The lower Cacaulapa valley is approximately 7km west of Naco (where Ed and Pat worked until 1996), the two areas connected by a narrow valley cut by theChamelecon River on its southwest-to-northeast route to the Caribbean. Like Naco slightly more than two decades earlier, the lower Cacaulapa is archaeologically unknown. What attracts us to the area is the discovery we made with a team of Honduran archaeologists in 1996 of a very large center in the lower Cacaulapa. Called El Coyote, this huge site is built into the valley's western hills, its many buildings crowded onto natural and artificial terraces. El Coyote was covered with dense vegetation during our initial visit so we could only guess at its full size-now known to be well over 300 structures.
What is clear at this time is that some group of people were busily amassing their power at some point(s) in lower Cacaulapa prehistory, collecting the supporters they would need to proclaim control over the valley and make that claim stick. They had extensive trade networks, reaching as far away as Teohautican in central Mexico, as well as the closer Mayan cities. Why El Coyote's ascendency occured at the same time that other southern Meso-American sites were in decline, how these political developments relate to those going on in the adjacent Naco valley, and what life was like at various times in the lower Cacaulapa are questions that only archaeological research can answer. Hopefully, you can be a part of writing responses to those queries.
Ethnographic work in Pueblo Nuevo-Petoa has occured as the same time as archaeological work during all of our field seasons at El Coyote. Cultural anthropology is traditionally linked to the study of "native" cultures, coherent groups of people whose shared languages and customs distinguish them from other members of the nation-state in which they reside. Though some contemporary residents of the area today are probably descendants of the original Indians encountered by Cortes and Diaz 500 years ago, they acknowledge no such connection. Today's occupants of the Naco and lower Cacaulapa valleys are participants in a localized version of Honduran culture, partaking to varying degrees in the national political and economic system and speaking Spanish. These are just the sorts of folks who anthropologists used to assiduously ignore because they had lost their "nativeness." That shortsightedness is currently changing as we come to realize that all citizens have their stories to tell about life within a nation. Student projects conducted as part on the Kenyon-Honduras program are the first systematic ethnographic studies pursued in Naco and are contributing significantly to expanding our understanding of late 20th century Honduran life (see Research Projects for a sample of topics pursued to date). The area is home to some unique (in this day and age) events such as the week long Semana Santa celebrations, which make fantastic opportunities for research.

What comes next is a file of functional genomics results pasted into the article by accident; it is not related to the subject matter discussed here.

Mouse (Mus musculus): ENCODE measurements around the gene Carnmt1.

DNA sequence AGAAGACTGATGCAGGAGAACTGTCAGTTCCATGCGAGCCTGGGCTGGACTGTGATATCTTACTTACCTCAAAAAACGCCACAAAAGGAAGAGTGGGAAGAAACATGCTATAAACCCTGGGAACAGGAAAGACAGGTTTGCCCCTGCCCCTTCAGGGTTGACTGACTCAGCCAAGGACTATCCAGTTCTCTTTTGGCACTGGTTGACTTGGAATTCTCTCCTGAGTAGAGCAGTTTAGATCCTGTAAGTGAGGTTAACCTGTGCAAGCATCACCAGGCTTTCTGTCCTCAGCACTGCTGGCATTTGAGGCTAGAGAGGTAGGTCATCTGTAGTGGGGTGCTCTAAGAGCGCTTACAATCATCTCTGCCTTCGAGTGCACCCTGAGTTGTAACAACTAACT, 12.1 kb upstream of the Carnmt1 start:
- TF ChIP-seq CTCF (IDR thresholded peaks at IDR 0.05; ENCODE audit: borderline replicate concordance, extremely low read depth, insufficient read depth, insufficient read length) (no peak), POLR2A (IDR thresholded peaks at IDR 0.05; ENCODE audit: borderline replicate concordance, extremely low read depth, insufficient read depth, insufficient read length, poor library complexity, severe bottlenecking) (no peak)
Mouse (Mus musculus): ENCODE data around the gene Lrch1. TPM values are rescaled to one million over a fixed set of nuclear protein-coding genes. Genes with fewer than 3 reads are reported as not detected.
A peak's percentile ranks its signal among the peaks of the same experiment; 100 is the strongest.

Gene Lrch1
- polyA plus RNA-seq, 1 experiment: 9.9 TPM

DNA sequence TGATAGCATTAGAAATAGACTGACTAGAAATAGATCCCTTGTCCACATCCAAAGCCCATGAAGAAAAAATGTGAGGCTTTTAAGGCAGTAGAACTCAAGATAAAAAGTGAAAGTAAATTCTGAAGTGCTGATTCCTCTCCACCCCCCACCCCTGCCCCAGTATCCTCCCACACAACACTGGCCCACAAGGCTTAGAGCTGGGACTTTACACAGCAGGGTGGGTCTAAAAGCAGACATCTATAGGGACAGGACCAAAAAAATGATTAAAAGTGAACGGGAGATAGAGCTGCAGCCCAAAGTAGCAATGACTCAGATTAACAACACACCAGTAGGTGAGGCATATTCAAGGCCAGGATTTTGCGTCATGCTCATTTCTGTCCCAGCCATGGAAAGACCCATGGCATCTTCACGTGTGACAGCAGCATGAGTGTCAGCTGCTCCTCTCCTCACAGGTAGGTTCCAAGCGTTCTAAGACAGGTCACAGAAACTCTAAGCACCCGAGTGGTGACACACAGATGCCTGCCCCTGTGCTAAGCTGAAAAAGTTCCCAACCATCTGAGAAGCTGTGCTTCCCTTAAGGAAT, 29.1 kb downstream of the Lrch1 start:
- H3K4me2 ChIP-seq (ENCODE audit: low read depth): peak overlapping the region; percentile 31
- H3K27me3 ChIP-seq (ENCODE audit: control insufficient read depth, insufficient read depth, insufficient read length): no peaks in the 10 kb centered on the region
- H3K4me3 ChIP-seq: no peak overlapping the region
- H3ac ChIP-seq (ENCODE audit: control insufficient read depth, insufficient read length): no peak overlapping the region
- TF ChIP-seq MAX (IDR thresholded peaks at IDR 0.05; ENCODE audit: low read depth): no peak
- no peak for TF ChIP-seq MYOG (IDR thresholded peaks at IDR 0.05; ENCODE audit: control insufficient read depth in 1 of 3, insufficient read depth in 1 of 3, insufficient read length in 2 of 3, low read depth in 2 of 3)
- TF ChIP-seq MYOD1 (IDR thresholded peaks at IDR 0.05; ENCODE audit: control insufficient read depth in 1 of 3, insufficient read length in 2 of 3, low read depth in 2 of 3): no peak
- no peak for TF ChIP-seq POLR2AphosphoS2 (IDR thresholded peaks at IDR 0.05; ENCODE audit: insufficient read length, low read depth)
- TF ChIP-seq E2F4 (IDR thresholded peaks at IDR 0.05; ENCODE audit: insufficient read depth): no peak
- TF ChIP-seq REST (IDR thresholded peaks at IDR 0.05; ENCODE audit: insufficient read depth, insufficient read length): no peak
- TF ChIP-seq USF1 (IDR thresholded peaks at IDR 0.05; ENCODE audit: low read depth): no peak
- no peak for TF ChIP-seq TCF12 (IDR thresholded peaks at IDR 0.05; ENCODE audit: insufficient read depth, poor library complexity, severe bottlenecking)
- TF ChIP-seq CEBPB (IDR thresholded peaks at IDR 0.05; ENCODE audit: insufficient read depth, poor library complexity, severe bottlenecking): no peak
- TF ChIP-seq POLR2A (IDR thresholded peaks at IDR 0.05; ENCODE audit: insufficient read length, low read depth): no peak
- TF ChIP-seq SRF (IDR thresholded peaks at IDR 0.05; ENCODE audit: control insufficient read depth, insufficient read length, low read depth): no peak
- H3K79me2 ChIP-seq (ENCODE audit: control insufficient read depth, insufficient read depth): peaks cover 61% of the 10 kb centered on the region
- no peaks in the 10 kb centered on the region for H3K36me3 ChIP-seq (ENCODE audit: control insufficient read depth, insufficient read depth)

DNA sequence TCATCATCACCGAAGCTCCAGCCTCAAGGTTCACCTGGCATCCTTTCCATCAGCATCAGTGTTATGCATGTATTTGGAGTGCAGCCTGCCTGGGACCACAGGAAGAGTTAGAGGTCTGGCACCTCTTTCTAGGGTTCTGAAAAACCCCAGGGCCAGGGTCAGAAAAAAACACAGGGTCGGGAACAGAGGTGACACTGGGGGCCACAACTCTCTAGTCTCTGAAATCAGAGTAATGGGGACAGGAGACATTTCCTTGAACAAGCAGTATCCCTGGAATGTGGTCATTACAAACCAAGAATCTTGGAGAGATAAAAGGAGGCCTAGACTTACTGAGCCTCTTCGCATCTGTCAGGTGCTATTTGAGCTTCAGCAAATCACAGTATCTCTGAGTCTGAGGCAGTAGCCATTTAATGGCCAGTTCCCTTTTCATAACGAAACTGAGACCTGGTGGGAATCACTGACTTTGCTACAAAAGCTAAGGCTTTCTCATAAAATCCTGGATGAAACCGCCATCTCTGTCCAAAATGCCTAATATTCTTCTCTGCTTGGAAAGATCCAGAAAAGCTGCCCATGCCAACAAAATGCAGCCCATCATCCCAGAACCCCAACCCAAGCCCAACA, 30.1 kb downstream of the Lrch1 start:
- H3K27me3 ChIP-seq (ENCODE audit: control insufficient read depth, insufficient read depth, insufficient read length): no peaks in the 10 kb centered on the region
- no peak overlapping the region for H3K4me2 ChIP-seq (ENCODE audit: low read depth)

Students generally supervise the excavation of a small residence, and then move on to other residences in El Coyote, or projects of their choosing. All students spend a few weeks doing archaeology at the beginning of the field season, and while not required all the students have extensive opportunity for ethnographic observation.